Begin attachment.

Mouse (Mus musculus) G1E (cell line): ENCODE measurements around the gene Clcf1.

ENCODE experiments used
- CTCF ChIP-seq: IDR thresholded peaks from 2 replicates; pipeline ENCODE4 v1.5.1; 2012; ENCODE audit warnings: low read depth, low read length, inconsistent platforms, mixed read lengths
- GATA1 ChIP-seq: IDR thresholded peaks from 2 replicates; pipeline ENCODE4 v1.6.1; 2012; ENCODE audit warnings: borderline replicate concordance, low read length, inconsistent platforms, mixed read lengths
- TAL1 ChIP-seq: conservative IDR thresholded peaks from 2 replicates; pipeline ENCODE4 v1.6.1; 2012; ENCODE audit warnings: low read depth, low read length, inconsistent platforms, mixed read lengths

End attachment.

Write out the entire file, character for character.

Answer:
Mouse (Mus musculus) G1E (cell line): ENCODE measurements around the gene Clcf1.

ENCODE experiments used
- CTCF ChIP-seq: IDR thresholded peaks from 2 replicates; pipeline ENCODE4 v1.5.1; 2012; ENCODE audit warnings: low read depth, low read length, inconsistent platforms, mixed read lengths
- GATA1 ChIP-seq: IDR thresholded peaks from 2 replicates; pipeline ENCODE4 v1.6.1; 2012; ENCODE audit warnings: borderline replicate concordance, low read length, inconsistent platforms, mixed read lengths
- TAL1 ChIP-seq: conservative IDR thresholded peaks from 2 replicates; pipeline ENCODE4 v1.6.1; 2012; ENCODE audit warnings: low read depth, low read length, inconsistent platforms, mixed read lengths